Beginning in 2010 with Speak Now, Taylor Swift album releases have been an “event”: in an age where prominent artists often struggle to clear 200,000 units in their opening weeks, Swift’s last three albums have all sold over one million copies in their first week. When Red released in 2012, it came with Papa John’s tie-ins and intense cross-branding with Target, the latter of which continued with the launch of 1989 two years later. Although Swift’s sound would change over the course of these records, gradually phasing out her country roots, the calculus of the album launches largely remained the same.
However, while these albums have undoubtedly been major music industry events supported by robust and organized marketing campaigns, they’ve never actually been positioned as such by Swift herself when they were first announced. Instead, they were debuted with a conscious effort to frame these albums as gifts to her fans as opposed to gifts to music retailers, utilizing the power of the internet to create intimacy between artists and their audience.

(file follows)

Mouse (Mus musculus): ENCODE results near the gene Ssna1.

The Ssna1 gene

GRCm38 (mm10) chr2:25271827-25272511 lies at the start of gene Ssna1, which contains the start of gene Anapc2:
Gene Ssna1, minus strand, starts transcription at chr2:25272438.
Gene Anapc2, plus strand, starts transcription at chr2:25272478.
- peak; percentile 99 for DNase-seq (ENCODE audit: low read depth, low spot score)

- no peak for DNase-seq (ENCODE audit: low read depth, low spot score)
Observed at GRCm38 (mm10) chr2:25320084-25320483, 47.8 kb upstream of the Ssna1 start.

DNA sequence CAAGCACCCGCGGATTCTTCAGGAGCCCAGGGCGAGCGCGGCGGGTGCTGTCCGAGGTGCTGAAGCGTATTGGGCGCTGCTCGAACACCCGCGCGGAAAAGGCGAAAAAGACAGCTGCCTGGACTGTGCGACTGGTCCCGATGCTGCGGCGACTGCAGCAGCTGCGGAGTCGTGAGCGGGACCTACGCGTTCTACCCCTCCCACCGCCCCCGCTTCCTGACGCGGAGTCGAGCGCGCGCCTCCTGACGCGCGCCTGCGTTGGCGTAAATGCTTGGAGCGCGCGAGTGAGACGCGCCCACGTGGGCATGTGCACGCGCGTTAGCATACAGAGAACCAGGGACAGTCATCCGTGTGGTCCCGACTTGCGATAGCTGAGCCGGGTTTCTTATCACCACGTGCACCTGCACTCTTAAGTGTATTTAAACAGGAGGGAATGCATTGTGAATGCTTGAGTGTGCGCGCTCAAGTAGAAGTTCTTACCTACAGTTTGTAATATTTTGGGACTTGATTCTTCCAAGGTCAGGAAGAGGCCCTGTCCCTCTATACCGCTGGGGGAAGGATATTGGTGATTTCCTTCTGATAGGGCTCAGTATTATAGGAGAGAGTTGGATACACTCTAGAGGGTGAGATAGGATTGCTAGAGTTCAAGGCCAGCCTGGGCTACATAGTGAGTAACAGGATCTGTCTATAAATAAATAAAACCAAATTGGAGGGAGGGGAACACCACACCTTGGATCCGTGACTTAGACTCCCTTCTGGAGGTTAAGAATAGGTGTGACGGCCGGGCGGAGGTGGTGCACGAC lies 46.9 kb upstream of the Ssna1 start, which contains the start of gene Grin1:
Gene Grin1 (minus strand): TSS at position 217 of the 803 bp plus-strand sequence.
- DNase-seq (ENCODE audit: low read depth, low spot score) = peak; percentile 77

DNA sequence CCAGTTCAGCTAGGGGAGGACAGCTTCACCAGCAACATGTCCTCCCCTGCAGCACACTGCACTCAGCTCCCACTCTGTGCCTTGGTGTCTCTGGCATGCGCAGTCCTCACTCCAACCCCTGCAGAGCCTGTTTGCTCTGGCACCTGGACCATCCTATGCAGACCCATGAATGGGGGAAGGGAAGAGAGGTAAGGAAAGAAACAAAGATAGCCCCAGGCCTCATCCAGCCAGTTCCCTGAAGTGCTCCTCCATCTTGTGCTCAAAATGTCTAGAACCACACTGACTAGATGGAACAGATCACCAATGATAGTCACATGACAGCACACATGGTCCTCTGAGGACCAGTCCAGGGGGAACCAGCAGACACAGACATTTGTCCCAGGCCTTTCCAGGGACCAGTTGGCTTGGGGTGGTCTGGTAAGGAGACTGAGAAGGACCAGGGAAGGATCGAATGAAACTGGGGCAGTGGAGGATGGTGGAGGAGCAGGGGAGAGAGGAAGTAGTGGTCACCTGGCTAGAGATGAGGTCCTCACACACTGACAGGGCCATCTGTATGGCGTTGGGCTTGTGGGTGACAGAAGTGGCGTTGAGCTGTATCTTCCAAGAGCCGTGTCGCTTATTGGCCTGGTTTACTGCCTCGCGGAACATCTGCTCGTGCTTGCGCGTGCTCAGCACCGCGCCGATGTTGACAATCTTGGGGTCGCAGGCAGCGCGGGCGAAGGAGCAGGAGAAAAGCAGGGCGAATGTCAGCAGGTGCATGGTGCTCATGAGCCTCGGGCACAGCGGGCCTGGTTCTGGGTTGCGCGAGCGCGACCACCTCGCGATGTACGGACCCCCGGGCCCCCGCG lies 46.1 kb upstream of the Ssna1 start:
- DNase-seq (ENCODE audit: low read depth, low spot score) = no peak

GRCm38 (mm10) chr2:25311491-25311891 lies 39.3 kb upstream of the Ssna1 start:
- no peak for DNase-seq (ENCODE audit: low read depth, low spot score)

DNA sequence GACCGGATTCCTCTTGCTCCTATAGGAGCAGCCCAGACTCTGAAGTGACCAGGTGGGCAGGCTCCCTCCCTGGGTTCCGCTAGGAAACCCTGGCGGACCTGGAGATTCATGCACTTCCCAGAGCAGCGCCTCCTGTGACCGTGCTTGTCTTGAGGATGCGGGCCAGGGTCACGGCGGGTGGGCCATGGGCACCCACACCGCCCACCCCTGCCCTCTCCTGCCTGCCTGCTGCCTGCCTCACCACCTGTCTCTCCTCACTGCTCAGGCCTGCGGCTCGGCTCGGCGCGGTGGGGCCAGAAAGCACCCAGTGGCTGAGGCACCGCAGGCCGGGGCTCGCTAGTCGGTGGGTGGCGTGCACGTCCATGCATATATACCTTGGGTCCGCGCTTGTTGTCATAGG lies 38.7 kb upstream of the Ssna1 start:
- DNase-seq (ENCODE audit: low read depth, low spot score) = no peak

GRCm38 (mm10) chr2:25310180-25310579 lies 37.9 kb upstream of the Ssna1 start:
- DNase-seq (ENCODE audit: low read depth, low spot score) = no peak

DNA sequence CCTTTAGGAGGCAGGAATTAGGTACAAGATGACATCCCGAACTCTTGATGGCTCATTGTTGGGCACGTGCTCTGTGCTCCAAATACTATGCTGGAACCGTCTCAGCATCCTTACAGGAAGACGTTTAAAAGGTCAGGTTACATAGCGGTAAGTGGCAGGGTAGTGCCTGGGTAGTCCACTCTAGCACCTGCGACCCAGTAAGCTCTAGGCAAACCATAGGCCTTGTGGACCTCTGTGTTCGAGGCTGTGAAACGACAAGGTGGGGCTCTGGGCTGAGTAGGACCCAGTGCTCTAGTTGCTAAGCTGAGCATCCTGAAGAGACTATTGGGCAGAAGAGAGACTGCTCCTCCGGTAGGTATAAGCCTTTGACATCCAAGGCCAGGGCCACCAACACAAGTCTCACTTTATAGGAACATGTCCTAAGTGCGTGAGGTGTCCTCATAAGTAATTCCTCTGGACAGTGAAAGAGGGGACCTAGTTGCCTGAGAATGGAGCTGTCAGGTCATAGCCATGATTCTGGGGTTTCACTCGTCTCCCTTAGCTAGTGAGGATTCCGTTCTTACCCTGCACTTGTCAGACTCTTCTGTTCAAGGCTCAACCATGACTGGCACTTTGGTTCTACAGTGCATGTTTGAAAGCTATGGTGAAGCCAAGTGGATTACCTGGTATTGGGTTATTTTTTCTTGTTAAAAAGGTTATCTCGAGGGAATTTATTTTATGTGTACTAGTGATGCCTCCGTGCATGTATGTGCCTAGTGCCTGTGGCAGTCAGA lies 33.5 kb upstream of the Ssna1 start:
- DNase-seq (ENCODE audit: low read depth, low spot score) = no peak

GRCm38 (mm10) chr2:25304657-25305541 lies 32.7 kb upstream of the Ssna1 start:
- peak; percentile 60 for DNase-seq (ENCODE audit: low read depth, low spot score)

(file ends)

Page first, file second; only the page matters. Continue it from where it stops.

And so it was striking that when Swift’s most recent album cycle—delayed by a year—started this week, it began with the erasure of her social media history, a symbolic act reflective of the focus implied by the album’s title—Reputation—but also fundamentally at odds with the way she has launched three mega-successful albums in the past. And so even before she releases her first single, she’s announcing a marked departure over the way she understands her mediated presence, giving up the form of control she had previously but replacing it with another type of control that may mark a fundamental shift in the way she connects to her audience.